Washington University Law Review
Traditionally, hospital mergers were seen as a benefit to consumers. That is no longer the case. After years of nonprofit hospitals engaging in price inflation and misreporting charity care, new hospital mergers will be more heavily scrutinized. Specifically, the United States government has implemented policies that are intended to shrink the relevant market, separate hospital services into individual lines, and require more than a good faith standard for evidence of proposed efficiencies. These policies were created as a response to the findings in antitrust court cases that hospital executives were increasing prices as a monopolist. These cases have worked to discredit previous studies supporting the notion that nonprofit hospitals exhibit a lower association between market share and price. The resurgence of hospital merger cases in the federal courts combined with the PPACA provisions—namely, ACO implementation and redefined charity-care standards—will subject mergers to heightened scrutiny. Some damage has already been done in the hospital merger setting, but it is certain that, going forward, nonprofit hospitals no longer enjoy the same deference as before.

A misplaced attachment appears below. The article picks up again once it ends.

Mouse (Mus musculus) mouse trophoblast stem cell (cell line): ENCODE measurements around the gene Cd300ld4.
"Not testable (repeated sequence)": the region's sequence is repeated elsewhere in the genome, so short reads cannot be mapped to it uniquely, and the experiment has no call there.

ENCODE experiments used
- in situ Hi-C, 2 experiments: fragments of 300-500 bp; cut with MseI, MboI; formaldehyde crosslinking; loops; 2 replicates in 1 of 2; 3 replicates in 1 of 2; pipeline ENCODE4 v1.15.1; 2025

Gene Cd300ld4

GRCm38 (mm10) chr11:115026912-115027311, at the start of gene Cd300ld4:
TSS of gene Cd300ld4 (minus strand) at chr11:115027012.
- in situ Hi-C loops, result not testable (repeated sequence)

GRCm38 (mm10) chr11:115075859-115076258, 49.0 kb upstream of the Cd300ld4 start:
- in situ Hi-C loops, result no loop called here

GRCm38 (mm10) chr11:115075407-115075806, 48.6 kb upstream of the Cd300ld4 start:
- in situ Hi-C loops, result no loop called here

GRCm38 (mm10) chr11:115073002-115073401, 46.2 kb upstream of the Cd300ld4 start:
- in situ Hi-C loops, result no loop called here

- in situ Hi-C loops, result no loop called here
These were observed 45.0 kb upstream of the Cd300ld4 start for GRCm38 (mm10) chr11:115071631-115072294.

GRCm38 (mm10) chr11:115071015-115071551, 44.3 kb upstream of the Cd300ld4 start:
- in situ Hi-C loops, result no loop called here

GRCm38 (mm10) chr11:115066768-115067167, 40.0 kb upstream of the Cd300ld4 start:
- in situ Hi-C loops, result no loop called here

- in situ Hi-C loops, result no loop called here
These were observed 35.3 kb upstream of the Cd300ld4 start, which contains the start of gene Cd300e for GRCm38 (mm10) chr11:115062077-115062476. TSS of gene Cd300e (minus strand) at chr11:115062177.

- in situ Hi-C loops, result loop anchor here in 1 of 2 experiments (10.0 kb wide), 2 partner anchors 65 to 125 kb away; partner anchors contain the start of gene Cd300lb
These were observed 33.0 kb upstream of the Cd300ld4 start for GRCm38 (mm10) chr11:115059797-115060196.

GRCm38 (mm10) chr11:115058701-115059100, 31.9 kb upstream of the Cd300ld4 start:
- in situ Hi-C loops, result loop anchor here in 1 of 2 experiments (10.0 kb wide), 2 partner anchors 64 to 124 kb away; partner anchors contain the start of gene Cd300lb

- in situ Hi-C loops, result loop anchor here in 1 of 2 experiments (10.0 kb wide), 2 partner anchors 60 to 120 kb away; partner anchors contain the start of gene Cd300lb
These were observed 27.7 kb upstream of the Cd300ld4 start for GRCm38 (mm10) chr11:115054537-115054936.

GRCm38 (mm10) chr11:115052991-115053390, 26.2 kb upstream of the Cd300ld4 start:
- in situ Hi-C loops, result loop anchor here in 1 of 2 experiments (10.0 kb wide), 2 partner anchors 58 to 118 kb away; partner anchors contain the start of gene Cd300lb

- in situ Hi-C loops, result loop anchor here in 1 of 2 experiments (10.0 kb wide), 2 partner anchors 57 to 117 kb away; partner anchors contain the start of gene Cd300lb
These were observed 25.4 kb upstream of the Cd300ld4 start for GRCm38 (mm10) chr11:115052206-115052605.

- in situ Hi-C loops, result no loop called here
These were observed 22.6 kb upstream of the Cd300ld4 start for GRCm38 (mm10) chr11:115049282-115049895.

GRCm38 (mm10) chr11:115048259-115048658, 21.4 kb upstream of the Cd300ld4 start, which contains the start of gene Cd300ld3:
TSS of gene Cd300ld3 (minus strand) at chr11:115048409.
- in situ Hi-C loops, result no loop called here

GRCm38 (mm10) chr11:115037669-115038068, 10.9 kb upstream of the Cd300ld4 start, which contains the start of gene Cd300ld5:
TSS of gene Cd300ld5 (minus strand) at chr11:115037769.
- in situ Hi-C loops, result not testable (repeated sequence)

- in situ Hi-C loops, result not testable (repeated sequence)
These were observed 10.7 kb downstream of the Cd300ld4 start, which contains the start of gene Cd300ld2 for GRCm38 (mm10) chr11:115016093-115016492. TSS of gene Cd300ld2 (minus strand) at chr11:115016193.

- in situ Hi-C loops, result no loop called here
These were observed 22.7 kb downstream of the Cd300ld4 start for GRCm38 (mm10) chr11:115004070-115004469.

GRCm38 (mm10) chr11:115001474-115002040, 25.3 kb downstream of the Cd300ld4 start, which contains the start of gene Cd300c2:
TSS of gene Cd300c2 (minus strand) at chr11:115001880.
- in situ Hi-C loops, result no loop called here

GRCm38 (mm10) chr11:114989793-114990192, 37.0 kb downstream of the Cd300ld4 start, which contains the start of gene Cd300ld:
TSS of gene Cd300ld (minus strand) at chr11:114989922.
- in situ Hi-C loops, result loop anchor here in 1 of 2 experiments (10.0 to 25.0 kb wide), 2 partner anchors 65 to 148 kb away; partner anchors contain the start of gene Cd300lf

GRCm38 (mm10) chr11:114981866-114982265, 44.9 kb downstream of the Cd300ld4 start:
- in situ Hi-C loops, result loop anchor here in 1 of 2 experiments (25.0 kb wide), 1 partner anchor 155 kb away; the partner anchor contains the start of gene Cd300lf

Collin Z. Groebe,
The Evolution of Federal Courts’ Healthcare Antitrust Analysis: Does the PPACA Spell the End to Hospital Mergers?,
92 Wash. U. L. Rev. 1617
Available at: http://openscholarship.wustl.edu/law_lawreview/vol92/iss6/8